Getting in on the Green Ground Floor
African Americans have traditionally been last in line for America’s economic advances. The burgeoning green movement offers an opportunity to change that.
How to get in on the green ground floor.
The opportunity we’ve been waiting for is finally here.
African Americans have the chance to get on the ground floor of an economic surge that could give our communities the foundation for long-term health, peace and prosperity.
And it looks like something we’ve been doing for a very, very long time—it just hasn’t been recognized.
It’s the green revolution. The word “green” should be inclusive, and not just geared toward cute animals or rain forests in faraway places.
Most of us have been mixing black and green our entire lives. We’ve all had the grandmothers planting gardens in the backyard, garnishing our dinner plates with homegrown goodness. We know about the Afrocentric herbal shops selling natural hair products, skin lotions and essential oils. I remember my favorite vegetarian soul food restaurant as a child.
Now is the time to take all that black and green living and transform it into economic gain.
See, the rising green tide isn’t just about the environment, or lifestyle. It’s also about the economy. Clean tech and green enterprise are quickly becoming huge growth engines for our economy. You can see it in President Obama’s recovery plan. Of the $787 billion package, about $60 billion will go into green technologies and projects—by far the largest such investment the federal government has ever made.
That investment, and more from the private sector, will generate millions of new jobs and billions of dollars in new wealth. It will create countless opportunities for work, wealth and health. It will put new money in the hands of workers, entrepreneurs and consumers. It will create the core of an entire new economy.
That’s no exaggeration. Right now, oil and coal are at the core of our economy. They power everything we do, from industry to transportation to cooking and keeping our homes warm. They are also among the dirtiest and most dangerous energy sources in the world. A switch to safe, clean, renewable energy—such as solar and wind power—means transforming the very foundation of our economy. It’s not a makeover. It’s a do-over.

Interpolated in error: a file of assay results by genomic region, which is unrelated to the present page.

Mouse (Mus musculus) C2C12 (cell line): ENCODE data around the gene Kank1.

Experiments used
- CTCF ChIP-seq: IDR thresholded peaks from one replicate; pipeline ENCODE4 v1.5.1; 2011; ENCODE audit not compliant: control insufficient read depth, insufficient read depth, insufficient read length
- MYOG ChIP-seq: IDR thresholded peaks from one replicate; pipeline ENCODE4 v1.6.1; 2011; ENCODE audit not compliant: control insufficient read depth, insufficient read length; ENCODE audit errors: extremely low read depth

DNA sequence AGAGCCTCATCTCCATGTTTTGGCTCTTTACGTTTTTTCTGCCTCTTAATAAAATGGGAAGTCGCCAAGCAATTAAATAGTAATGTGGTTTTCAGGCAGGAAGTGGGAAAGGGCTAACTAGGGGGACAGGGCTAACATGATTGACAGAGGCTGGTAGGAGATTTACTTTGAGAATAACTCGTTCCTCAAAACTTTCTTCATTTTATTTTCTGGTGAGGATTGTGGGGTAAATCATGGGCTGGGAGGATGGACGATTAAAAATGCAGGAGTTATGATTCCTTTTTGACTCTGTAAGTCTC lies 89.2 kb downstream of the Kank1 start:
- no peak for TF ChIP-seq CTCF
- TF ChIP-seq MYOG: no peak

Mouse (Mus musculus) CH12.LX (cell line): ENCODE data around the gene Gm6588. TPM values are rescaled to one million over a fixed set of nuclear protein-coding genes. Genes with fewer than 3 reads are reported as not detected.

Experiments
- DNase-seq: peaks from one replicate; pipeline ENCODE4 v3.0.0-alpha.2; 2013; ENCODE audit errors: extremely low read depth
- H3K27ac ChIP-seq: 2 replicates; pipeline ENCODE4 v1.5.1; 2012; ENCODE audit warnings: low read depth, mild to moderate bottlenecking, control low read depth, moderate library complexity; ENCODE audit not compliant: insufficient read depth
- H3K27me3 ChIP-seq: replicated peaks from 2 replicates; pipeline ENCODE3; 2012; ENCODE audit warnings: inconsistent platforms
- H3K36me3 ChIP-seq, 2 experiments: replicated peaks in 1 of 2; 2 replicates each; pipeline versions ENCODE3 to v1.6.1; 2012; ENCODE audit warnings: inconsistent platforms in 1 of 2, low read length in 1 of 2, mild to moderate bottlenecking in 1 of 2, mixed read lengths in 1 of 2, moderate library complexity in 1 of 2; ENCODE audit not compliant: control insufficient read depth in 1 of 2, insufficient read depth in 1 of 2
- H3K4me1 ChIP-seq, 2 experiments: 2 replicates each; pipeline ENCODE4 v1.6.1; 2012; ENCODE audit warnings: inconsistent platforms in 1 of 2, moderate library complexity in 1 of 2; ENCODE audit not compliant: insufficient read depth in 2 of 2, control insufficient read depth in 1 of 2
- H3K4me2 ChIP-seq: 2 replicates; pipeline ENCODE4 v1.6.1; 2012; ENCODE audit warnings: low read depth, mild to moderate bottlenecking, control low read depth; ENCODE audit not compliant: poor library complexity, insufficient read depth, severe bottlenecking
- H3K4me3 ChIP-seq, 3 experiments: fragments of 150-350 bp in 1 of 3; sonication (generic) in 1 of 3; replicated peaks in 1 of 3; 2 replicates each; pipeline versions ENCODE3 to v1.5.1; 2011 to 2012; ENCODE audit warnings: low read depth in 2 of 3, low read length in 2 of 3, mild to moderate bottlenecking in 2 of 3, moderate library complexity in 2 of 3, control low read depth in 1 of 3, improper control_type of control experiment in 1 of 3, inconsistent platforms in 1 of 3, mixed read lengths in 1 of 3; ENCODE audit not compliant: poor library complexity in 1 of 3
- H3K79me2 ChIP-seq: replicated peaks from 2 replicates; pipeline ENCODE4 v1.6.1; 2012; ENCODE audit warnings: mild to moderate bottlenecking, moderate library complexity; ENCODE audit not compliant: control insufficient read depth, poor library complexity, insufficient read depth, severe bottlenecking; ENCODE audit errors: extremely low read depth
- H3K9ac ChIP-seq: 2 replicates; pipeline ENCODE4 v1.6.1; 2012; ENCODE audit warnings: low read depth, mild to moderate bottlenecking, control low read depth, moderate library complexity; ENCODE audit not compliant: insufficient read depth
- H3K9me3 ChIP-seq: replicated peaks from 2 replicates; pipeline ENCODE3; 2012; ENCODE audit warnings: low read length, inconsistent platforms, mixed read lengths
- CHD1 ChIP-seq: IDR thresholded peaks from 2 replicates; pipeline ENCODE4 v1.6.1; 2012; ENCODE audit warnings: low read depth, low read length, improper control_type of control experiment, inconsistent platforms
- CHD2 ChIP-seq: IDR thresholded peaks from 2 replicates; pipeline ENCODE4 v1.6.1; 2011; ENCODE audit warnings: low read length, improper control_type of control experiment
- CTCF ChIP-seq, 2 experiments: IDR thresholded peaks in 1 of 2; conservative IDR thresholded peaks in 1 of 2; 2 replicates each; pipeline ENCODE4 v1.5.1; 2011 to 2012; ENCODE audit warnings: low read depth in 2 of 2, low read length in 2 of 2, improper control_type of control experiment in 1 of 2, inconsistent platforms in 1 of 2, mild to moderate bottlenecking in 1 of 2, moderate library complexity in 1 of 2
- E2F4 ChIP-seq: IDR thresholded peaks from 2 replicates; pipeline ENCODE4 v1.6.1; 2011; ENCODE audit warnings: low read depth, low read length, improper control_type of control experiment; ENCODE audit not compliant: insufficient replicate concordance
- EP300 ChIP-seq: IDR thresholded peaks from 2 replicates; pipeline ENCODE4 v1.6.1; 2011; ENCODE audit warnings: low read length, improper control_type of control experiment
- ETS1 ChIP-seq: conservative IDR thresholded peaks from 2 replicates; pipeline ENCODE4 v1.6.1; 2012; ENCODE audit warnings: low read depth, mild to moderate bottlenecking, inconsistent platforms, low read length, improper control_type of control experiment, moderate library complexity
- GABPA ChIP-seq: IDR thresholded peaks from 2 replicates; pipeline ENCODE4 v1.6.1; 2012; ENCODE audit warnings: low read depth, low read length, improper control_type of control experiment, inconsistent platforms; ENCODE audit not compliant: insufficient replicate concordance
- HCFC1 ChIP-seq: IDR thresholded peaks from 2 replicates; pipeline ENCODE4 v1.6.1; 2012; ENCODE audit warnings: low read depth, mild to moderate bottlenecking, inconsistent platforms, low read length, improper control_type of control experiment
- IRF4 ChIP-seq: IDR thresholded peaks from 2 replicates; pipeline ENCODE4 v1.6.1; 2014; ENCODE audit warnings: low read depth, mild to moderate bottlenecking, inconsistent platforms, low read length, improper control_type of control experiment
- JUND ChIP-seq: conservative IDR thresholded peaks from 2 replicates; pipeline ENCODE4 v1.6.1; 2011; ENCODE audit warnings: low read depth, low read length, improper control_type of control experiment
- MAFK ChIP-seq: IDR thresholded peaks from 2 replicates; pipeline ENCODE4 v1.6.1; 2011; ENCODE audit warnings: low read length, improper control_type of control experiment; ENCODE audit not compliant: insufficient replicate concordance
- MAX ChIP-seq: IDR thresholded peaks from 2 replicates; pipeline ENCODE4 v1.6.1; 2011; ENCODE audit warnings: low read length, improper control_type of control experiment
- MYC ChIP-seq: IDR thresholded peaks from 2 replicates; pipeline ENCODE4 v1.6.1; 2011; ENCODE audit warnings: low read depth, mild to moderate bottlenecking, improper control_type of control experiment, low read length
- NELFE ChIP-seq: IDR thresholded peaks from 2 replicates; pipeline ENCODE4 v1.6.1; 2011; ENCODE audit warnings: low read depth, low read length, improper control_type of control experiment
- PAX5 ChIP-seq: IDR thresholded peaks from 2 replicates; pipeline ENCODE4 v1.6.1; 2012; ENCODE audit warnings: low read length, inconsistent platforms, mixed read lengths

This transition will spur new industries and markets, from solar panels and wind farms to green construction and retrofits to new technologies like hybrid cars. Each of those mean business opportunities, jobs, and better products and services for our nation.
That is exactly what the doctor ordered for African-American families. Our communities have had to fight tooth and nail for every opportunity we’ve had in the pollution-based economy. Even so, those opportunities have been skimpy. We have been last in line for jobs, careers and educational opportunities—and first in line to bear burdens like pollution, economic downsizing and social service cuts.
With limited access to opportunities, many of our communities have turned on themselves, further destroying their neighborhoods, homes and families.
But other parts of our communities have created gardens, restaurants and industry to heal the wounds from a pollution-based economy. More recently, black-owned solar companies, food cooperatives and green-training programs have started to widen the playing field for the green revolution. These businesses need investment and support to usher in a new era of green prosperity.
Black Americans need to be leading the charge for the new, green economy. If we help set the ground rules, we can make sure our communities get equal access to the opportunities of the new economy—and equal protection from the burdens of the climate crisis. In all of American history, we have never had a chance to do that.
If we let that chance pass us by now, African Americans just might spend the new century exactly where we spent the last one: locked out of the American economy.
But if we seize this opportunity, we will reap immeasurable rewards. We will have more than jobs, or successful businesses, or new homes, or clean air and water, or any of the most obvious material benefits that will flow from green investment. We will have greater stability, in our homes and in our neighborhoods. We will have the economic strength to match the strength of our hearts and our hopes.
We can finally have the safe, strong, healthy communities for which we have struggled for generations. That is the promise of the green revolution.
Phaedra Ellis-Lamkins is the CEO of Green for All, a national organization building a green economy strong enough to lift people out of poverty.
Dayo Olopade: Black Folks, Green Thumbs.
Majora Carter: City dwellers can save the world.
Dayo Olopade: Seven ways to love your mother (earth, that is).
John Kerry: Making the green movement more brown.
Kai Wright: Why environmental justice isn't enough.